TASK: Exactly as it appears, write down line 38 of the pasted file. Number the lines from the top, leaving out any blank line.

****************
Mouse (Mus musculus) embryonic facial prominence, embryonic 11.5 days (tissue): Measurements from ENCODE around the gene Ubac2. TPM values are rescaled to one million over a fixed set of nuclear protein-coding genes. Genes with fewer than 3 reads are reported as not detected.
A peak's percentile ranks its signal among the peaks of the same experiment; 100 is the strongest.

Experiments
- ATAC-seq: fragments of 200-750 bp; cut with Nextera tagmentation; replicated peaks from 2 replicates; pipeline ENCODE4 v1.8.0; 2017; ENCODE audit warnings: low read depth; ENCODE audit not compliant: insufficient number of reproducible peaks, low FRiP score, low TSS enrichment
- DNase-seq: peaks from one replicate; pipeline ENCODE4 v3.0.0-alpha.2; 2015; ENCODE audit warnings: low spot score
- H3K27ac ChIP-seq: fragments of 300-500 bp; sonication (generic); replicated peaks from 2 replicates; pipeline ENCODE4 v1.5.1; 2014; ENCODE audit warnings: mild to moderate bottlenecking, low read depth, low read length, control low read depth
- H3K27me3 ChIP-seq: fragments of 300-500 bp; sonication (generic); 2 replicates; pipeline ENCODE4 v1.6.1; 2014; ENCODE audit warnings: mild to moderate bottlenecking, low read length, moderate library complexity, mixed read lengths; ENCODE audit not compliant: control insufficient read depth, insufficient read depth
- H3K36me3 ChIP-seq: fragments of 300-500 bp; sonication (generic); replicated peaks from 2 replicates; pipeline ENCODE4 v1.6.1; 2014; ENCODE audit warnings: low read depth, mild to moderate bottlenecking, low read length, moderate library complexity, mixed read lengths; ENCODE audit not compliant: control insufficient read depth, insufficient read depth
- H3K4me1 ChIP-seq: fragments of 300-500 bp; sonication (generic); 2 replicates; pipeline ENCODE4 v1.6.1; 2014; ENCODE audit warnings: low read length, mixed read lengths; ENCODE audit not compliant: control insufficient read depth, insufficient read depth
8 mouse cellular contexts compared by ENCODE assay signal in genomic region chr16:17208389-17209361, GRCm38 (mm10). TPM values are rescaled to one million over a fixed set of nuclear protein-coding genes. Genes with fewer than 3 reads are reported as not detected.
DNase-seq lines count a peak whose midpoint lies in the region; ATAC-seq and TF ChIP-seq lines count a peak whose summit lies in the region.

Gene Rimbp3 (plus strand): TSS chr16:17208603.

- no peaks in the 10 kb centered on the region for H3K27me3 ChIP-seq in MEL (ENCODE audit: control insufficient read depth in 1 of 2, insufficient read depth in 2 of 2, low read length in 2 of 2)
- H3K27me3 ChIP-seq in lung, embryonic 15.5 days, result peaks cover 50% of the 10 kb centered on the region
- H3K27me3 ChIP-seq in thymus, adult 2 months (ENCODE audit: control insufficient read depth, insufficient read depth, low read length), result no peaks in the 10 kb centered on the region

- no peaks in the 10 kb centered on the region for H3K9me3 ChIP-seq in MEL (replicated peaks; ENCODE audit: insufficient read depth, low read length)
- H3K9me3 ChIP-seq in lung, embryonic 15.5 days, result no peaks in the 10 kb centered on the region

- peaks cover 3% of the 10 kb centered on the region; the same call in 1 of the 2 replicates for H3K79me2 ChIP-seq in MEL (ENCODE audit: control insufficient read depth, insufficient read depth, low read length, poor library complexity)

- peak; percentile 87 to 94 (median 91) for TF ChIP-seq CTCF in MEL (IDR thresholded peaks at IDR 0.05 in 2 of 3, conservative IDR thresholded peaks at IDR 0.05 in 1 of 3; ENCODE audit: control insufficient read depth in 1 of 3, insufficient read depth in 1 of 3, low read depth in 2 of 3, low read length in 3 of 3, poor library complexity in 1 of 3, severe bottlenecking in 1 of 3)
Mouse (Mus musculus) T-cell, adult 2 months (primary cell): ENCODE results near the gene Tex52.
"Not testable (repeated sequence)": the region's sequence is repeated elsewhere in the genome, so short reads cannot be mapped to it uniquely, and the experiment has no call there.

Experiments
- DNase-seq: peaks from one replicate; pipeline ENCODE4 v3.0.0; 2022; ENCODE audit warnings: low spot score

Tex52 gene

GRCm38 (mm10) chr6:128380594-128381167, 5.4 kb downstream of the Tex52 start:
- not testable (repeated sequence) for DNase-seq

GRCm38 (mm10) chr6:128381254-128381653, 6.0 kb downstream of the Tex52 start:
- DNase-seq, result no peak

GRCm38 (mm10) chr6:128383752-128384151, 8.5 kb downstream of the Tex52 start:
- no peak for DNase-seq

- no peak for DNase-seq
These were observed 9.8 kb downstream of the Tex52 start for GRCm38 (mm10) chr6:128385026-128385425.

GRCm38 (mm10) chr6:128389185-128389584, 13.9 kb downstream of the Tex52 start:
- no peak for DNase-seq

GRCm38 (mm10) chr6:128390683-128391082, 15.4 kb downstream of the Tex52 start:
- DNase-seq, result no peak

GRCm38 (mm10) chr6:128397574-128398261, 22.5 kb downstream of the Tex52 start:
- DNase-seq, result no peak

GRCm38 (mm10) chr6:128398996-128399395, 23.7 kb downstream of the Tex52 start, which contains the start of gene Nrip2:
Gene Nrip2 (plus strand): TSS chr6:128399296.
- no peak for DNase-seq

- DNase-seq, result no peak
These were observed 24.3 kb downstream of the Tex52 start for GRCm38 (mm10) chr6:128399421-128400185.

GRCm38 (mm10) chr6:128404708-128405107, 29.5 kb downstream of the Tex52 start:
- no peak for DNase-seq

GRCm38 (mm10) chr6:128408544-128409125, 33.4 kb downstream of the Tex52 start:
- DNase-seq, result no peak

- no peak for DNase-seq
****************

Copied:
- DNase-seq, result no peak